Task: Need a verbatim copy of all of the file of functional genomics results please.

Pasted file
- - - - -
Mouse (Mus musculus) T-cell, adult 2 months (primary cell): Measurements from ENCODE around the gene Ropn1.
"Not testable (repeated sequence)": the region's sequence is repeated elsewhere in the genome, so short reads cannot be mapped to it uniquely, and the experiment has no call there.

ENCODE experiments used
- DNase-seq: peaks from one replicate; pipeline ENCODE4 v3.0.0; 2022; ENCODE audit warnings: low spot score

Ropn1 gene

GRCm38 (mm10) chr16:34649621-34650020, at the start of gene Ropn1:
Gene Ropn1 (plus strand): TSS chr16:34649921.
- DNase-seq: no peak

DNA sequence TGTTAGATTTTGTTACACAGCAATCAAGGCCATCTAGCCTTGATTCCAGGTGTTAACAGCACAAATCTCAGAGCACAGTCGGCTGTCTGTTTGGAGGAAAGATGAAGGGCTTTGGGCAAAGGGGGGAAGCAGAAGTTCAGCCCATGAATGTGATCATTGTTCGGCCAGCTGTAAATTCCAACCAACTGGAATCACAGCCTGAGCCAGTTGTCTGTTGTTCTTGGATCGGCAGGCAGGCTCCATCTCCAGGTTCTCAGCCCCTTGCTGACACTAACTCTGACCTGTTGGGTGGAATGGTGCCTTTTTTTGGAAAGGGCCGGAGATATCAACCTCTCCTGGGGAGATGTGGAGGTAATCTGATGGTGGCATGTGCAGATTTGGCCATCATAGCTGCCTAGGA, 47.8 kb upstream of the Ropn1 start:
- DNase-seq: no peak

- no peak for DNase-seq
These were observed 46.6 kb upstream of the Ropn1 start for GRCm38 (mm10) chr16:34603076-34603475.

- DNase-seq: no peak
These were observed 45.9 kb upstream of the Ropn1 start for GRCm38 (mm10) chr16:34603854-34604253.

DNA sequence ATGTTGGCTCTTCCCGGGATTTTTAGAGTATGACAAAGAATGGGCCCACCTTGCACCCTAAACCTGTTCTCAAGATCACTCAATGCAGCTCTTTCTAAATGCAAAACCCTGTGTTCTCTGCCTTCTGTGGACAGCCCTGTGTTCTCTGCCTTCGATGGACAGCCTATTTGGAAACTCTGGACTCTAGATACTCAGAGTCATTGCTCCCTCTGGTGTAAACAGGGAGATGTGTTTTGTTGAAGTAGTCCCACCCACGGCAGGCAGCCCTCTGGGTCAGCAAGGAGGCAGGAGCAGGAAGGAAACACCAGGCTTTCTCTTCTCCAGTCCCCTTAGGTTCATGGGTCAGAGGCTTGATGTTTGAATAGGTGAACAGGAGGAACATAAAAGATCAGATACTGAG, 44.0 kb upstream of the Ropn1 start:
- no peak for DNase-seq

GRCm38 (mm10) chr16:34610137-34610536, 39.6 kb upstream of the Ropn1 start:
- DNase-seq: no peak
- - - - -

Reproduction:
Mouse (Mus musculus) T-cell, adult 2 months (primary cell): Measurements from ENCODE around the gene Ropn1.
"Not testable (repeated sequence)": the region's sequence is repeated elsewhere in the genome, so short reads cannot be mapped to it uniquely, and the experiment has no call there.

ENCODE experiments used
- DNase-seq: peaks from one replicate; pipeline ENCODE4 v3.0.0; 2022; ENCODE audit warnings: low spot score

Ropn1 gene

GRCm38 (mm10) chr16:34649621-34650020, at the start of gene Ropn1:
Gene Ropn1 (plus strand): TSS chr16:34649921.
- DNase-seq: no peak

DNA sequence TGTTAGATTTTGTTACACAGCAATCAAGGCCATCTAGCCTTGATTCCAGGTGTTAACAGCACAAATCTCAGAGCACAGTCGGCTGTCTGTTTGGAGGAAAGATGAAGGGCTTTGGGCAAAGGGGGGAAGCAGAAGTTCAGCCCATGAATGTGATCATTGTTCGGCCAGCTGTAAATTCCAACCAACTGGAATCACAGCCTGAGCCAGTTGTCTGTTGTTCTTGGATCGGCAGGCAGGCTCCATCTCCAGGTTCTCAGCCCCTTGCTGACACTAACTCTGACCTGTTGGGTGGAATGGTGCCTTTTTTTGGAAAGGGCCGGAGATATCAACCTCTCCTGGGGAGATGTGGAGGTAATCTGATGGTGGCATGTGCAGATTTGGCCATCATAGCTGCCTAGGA, 47.8 kb upstream of the Ropn1 start:
- DNase-seq: no peak

- no peak for DNase-seq
These were observed 46.6 kb upstream of the Ropn1 start for GRCm38 (mm10) chr16:34603076-34603475.

- DNase-seq: no peak
These were observed 45.9 kb upstream of the Ropn1 start for GRCm38 (mm10) chr16:34603854-34604253.

DNA sequence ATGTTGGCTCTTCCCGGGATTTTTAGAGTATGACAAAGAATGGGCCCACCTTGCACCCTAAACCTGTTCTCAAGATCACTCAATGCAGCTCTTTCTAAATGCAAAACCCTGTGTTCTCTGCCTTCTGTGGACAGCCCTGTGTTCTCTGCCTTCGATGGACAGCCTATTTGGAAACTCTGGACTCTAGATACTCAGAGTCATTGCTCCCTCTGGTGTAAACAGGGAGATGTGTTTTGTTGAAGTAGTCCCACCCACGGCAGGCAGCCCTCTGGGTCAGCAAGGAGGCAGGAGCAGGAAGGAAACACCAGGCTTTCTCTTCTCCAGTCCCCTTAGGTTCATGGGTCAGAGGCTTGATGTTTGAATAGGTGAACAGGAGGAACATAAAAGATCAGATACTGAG, 44.0 kb upstream of the Ropn1 start:
- no peak for DNase-seq

GRCm38 (mm10) chr16:34610137-34610536, 39.6 kb upstream of the Ropn1 start:
- DNase-seq: no peak